Movie Review: Unstoppable
I have a thing for disaster movies, and especially for disaster averted movies, and with Denzel Washington and Chris Pine (Captain Kirk in last year’s new Star Trek movie) on board, I was on track to love Unstoppable. But man, this movie left me feeling more cheap and used than thrilled and inspired.
Not that it’s not incredibly exciting. Screenwriter Mark Bomback makes sure of that. He takes a true story (of an unmanned 21-car train that tooted over 65 miles in Ohio at speeds up to 46 mph) and crrrrrranks it up, to a half-mile-long freight train full of highly toxic, flammable chemicals barreling at speeds of 70 mph toward a dangerous S-curve on an elevated trestle, where it will almost certainly derail and explode, right in the heart of a densely populated metropolitan center, where the loved ones of Frank Barnes (Denzel Washington) and Will Colson (Chris Pine) happen to live.
Because the real life story is never enough.
Oh, and Barnes’ loved ones are two gorgeous daughters who work at Hooters. Which justifies lots of scenes of Hooters waitresses watching the action unfold on TV, glossy lips parted and bodacious bosoms heaving in consternation.
In case the story’s not enough to keep your attention, Tony Scott pulls out every trick in the book, from his usual blurry, fast cam to lightning edits and constant switch-ups of music video-type jolts of color treatments and other post-production effects. I’m guessing his production company is called Visual Adrenaline! (exclamation point his).
Denzel still earns my respect, delivering a textured, believable performance, and making it look effortless. Is the man aging in slo-mo? At fifty-five, he looks better than a lot of guys—actors included—a dozen years younger. Chris Pine seems to be trademarking long-lashed, chiseled-faced up-and-comers with big chips on their shoulders. This is essentially the same role he played in Star Trek, only helming a train instead of the Starship Enterprise. He does well, though, and holds his own next to Denzel, not an easy task. Furthermore, I’m always happy to see Rosario Dawson get work, and here she does an excellent job as ethical stationmaster Connie Hooper, who goes toe-to-toe against Kevin Dunn’s evil company fat cat Galvin (have I mentioned he’s fat? Ugly too. Because he’s evil, dontcha know.).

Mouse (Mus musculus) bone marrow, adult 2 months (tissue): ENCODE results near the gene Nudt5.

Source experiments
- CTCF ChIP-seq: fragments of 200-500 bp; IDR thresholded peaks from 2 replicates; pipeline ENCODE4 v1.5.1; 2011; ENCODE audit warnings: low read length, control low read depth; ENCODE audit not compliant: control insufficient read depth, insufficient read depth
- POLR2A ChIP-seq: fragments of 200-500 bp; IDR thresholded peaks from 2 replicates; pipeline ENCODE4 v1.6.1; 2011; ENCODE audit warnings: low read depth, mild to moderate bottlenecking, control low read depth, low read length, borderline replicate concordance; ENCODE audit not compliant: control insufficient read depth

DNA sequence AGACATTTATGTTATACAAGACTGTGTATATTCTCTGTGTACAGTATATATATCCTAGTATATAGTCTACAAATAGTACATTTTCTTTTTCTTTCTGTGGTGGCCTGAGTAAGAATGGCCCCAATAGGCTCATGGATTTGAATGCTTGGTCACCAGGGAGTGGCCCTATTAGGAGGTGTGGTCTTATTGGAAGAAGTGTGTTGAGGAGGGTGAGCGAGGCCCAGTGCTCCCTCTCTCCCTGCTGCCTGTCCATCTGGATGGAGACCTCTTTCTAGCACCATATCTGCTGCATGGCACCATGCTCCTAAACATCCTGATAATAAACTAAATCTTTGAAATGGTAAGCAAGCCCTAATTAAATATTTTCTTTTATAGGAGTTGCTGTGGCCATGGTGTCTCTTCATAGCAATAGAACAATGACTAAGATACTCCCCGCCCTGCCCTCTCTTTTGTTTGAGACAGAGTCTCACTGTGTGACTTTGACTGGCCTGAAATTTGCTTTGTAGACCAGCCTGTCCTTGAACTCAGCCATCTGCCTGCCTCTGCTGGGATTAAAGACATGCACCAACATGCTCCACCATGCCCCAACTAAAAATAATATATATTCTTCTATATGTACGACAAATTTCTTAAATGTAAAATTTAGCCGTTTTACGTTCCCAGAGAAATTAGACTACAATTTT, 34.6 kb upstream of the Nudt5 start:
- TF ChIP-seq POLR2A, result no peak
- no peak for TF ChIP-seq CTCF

I’m not complaining about lack of backstory or subtext or anything silly like that. I know it’s not Kurosawa. It’s an action movie and it definitely delivers. The closest thing to subtext would be: regular decent working class joes = good; immoral corporate fat cats = bad. There’s even a good slam on corporate downsizing, and all the unethical ways companies save money by forcing early retirements and exploiting younger workers. In this age of Wall Street buyouts and a rapidly growing chasm between rich and poor, I’m down with that, simplistic as it is.
But come on. Give us a little credit. I might have been imagining it, but I think I could hear the squeak of all those wrenches, ratcheting up the tension, ever tight-tight-tighter. The runaway train somehow gains speed, the situation gets ever more dire, and rescue efforts fail spectacularly, one by one. Thank goodness Barnes and Colson are so smart and gutsy, and Connie Hooper has their backs against Galvin and his corporate buddies, who get dumber and more evil with every scene. Oh, and don’t read any further if you don’t want to spoil the big surprise but Colson gets his wife’s love back. She was mad at him about something, but that’s all cool now.
Don’t get me wrong. I like to be manipulated as much as the next girl, but not with such a heavy hand. Shrek has more moral complexity than this story.
What can you do, though? This is expert filmmaking at its most unstoppable. Once this movie leaves the station, it’s full steam ahead and damn the torpedoes until the predictably satisfying and utterly forgettable end.